Washington — Rep. Steve Cohen was all smiles after resoundingly winning his August 7 primary in Tennessee, but it was hardly a pleasant campaign for the freshman Democrat. A white Jewish incumbent representing a predominantly black Christian constituency, Cohen defeated Nikki Tinker by a 4-to-1 margin, despite efforts by his black opponent to insert race and religion into the primary.
The racial undertone of last-minute efforts by Tinker’s supporters, Cohen told the Forward the day after his 79% to 19% primary victory, was all the more unsettling, because he had been out front in fighting in Congress for issues dear to the black community.
“I was vulnerable because I am Jewish and because I am white,” Cohen said, accusing outside groups of stirring up racial tensions in his generally harmonious hometown of Memphis
The Democratic primary race in Tennessee’s 9th District, where 60% of the population is black and 35% white, grew ugly during the past weeks. Tinker’s campaign ran a television ad accusing Cohen of failing to vote in 2005 for the removal of a statue commemorating Ku Klux Klan founder Nathan Bedford Forrest. The ad juxtaposed Cohen and a Klansman in front of a burning cross, in what Cohen’s supporters said was an attempt to insinuate that the then-senator in the Tennessee General Assembly was a member of the Ku Klux Klan. Cohen argued that the reason he did not vote in favor of the 2005 resolution was that he did not believe that the matter fell under the local planning board’s jurisdiction.
A second ad that ran later drew even more anger from the Jewish congressman’s supporters. The narrator asks, “Who is the real Steve Cohen?” while in the background a child can be heard praying. “While he’s in our churches, clapping hands and tapping his feet,” the narrator continues, “he is the only senator who thought our kids should not be allowed to pray in school.”
Jewish groups took issue with the television spot, arguing that the ad sends a strong anti-Jewish message by criticizing the congressman for visiting “our churches.”
“She clearly crossed the line and approved a totally inappropriate and divisive message in her attack on Cohen,” said Ira Forman, executive director of the National Jewish Democratic Council. “These types of attacks are disturbing and have no place in politics.”
Cohen himself dismissed Tinker’s Ku Klux Klan ad, laughing it off as “ludicrous” the notion that he had any affinity for the white supremacist group’s founder.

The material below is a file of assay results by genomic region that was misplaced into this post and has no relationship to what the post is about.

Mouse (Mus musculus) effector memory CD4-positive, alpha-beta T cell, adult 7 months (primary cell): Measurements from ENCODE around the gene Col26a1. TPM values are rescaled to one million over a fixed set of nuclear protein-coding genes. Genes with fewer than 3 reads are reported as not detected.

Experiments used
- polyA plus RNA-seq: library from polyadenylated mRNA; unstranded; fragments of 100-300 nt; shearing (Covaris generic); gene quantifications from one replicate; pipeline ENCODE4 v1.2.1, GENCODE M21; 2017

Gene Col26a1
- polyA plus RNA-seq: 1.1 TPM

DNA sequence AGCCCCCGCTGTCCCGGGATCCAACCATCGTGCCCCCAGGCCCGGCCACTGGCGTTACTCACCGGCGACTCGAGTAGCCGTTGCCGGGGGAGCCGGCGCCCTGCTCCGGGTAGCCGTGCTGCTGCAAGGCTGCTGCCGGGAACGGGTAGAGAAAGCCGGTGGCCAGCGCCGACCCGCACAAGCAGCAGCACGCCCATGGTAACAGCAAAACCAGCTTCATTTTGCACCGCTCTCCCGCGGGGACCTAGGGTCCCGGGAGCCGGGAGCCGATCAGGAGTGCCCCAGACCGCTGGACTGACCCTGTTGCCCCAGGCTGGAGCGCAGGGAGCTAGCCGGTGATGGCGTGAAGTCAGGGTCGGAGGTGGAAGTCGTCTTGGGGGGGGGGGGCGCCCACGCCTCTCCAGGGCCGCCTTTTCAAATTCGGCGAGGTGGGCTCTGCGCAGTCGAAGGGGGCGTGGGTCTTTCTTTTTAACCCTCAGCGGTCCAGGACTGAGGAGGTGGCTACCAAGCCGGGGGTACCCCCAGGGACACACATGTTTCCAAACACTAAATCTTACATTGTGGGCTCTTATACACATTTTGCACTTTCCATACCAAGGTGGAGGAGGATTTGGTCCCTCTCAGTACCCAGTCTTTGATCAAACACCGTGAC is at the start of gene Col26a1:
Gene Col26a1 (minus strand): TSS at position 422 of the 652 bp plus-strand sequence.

“This guy would have never invited me to his Seder,” Cohen said.
Cohen was far less lighthearted, however, when it came to talk of some of Tinker’s supporters, in particular Emily’s List, a group that endorses pro-choice Democratic women. The congressman also did not mince words about communal backing for the group.
As a political action group, Emily’s list provided financial backing to Tinker’s campaign, which, according to Cohen’s backers, was used to fund the TV ads.
“I think Emily’s List should be shamed,” Cohen said, “and I think Jewish donors who are funding Emily’s List should ask some tough questions.”
Following the airing of the Ku Klux Klan ad, the president of Emily’s List, Ellen Malcolm, issued a statement saying that the group was “shocked” by the ads, which it called “offensive and divisive.”
Democratic presidential candidate Barack Obama also stepped into the debate, albeit in its final stages, issuing a statement August 6 condemning Tinker’s “incendiary and personal attacks.” Obama refrained from endorsing either of the primary candidates.
“It took him some time, and there was need for some pressure to bring it to his attention, but I’m happy he stepped in,” Cohen said of Obama’s statement.
For the incumbent congressman, who is the first white politician to represent this district in more than three decades, the lesson of the campaign is that race and religion do not play a role in his district’s politics.
“The margin,” he said of his landslide victory, “makes clear that the African-American community in Memphis did not buy into this stuff.”
Cohen may be white and Jewish, but his short congressional record could easily fit the legislative profile of a black lawmaker. Upon being elected to the House of Representatives in 2006, he sought to join the Congressional Black Caucus, but he withdrew his request after being told that the group would not accept him.
This year, Cohen sponsored Resolution 194, which marked Congress’s first-ever formal apology for slavery in the United States. The House approved the landmark legislation July 29.
“What pushed me to do it was that on Passover, we are asked to remember being slaves, being in bondage,” Cohen said. “That’s my favorite part of Passover.”